Clauses using che usually signal the subjunctive (in this case "era ora che"). The verb in this sentence is actually decidersi, which means to make up one's mind. The meaning isn't very different from decidere, so it can be difficult to know when to use which.
In my textbook, it says decidere means to decide, while decidersi means to make up one's mind. To me it seems the two are about the same, but maybe there's just a slight shade of difference in meaning.
Not really correct English. You cannot use "now" to describe something in the past. "It was then that he decided ...." would be the correct way to describe a past event, but of course that does not work here.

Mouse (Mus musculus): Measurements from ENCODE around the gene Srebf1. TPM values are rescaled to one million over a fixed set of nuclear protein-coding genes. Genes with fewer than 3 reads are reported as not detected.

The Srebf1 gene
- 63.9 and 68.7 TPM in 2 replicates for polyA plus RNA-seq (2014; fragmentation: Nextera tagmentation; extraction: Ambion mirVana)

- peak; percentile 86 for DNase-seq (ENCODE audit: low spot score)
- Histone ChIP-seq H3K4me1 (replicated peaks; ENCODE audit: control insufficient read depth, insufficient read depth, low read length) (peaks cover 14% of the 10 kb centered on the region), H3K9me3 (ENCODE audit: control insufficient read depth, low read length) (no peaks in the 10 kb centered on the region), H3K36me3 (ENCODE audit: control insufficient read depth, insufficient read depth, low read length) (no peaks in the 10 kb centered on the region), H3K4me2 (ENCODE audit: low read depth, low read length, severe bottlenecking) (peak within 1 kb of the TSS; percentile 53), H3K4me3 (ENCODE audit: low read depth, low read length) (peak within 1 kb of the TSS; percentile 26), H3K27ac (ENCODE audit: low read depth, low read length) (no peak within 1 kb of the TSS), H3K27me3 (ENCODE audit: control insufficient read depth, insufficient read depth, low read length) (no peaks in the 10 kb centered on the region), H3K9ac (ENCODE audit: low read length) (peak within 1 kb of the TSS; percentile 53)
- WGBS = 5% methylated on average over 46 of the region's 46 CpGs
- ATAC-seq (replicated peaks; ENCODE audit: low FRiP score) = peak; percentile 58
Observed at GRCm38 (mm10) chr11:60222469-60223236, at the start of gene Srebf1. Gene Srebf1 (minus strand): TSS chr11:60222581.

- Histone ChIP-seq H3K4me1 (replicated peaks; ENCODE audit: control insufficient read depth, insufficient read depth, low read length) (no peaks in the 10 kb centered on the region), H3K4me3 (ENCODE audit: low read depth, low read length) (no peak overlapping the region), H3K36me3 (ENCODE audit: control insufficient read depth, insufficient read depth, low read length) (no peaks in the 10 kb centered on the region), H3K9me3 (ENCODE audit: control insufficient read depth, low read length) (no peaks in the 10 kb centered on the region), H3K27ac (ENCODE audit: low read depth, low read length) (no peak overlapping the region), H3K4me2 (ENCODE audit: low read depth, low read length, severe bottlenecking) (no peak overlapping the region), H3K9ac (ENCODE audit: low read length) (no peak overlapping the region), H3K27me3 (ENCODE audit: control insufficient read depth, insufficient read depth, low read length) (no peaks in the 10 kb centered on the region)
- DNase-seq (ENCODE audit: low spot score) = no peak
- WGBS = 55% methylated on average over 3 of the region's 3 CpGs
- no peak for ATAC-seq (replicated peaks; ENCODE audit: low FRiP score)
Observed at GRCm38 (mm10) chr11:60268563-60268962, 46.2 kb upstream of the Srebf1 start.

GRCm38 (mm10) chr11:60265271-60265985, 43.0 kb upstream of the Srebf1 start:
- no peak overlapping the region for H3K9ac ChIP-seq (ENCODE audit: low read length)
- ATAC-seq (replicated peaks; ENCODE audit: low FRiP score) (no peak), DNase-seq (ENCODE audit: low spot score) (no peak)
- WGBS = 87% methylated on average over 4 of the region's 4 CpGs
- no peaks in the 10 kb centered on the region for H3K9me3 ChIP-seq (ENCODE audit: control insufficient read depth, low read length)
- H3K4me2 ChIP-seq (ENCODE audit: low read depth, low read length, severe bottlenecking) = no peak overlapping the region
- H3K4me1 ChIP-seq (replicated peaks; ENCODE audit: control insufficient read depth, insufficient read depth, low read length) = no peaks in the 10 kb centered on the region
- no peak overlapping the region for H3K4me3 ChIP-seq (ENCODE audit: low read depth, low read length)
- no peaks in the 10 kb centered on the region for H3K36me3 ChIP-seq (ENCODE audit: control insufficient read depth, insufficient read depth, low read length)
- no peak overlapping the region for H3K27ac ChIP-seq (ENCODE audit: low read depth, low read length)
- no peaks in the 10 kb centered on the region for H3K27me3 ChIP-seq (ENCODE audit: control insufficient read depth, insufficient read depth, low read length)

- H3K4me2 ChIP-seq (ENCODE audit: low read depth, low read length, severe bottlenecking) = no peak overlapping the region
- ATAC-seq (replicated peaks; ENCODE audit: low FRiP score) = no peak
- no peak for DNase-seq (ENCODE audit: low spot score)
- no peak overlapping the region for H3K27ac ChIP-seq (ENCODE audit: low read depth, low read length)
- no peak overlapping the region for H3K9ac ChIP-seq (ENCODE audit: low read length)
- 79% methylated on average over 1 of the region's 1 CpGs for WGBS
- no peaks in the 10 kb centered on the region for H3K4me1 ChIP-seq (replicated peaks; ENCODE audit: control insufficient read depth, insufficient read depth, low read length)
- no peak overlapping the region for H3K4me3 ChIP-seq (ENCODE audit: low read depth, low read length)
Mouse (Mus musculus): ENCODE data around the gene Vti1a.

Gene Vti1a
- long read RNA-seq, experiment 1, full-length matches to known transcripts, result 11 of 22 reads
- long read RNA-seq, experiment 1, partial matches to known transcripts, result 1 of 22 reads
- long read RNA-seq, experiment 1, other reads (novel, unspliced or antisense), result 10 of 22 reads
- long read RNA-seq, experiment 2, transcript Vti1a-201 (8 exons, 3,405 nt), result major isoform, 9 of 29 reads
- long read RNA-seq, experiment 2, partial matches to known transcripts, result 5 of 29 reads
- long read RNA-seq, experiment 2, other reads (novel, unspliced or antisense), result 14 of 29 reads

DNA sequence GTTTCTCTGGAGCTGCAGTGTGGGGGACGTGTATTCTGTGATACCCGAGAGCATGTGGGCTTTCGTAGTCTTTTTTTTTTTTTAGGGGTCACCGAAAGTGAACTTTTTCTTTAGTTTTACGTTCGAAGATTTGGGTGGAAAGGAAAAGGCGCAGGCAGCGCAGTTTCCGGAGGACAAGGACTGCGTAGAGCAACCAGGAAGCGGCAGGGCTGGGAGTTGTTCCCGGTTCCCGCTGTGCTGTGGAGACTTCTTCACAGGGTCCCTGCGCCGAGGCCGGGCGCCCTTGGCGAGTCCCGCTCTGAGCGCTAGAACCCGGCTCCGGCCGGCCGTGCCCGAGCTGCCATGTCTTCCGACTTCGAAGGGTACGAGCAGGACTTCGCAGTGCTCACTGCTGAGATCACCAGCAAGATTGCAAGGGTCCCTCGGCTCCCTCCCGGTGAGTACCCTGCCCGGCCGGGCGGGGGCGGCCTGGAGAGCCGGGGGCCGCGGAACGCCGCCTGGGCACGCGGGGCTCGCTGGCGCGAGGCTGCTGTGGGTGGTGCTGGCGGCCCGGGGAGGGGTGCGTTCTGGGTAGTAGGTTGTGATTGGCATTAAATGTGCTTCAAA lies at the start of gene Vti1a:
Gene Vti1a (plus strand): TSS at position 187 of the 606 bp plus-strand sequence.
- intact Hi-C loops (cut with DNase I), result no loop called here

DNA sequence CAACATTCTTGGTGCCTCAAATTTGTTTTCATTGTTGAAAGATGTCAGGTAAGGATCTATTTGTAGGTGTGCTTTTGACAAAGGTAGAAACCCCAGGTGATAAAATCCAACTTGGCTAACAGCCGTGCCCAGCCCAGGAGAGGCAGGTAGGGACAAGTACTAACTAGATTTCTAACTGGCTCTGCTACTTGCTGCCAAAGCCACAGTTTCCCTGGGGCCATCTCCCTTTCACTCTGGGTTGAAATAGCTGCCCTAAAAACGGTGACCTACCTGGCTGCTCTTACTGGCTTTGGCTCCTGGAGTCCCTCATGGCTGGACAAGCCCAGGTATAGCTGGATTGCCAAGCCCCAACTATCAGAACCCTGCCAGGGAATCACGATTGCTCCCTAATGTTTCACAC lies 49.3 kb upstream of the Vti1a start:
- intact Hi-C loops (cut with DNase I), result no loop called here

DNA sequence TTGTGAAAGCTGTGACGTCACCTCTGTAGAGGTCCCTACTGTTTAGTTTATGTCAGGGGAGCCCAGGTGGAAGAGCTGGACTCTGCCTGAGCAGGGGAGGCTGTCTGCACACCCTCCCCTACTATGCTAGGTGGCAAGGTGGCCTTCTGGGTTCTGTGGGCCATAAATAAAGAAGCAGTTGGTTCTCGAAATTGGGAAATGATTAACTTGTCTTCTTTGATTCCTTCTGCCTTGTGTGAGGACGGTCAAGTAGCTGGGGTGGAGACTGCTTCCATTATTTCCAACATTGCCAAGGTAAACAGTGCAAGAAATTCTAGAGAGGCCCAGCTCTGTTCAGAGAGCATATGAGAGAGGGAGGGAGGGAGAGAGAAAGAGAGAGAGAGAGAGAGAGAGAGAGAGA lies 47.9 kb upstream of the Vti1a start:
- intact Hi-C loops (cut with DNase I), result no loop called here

"it was the time for him to decide" was my translation. How is that incorrect? It could also be "It was time for decision-making for him" "It was his time to decide". All of these could work, couldn't they?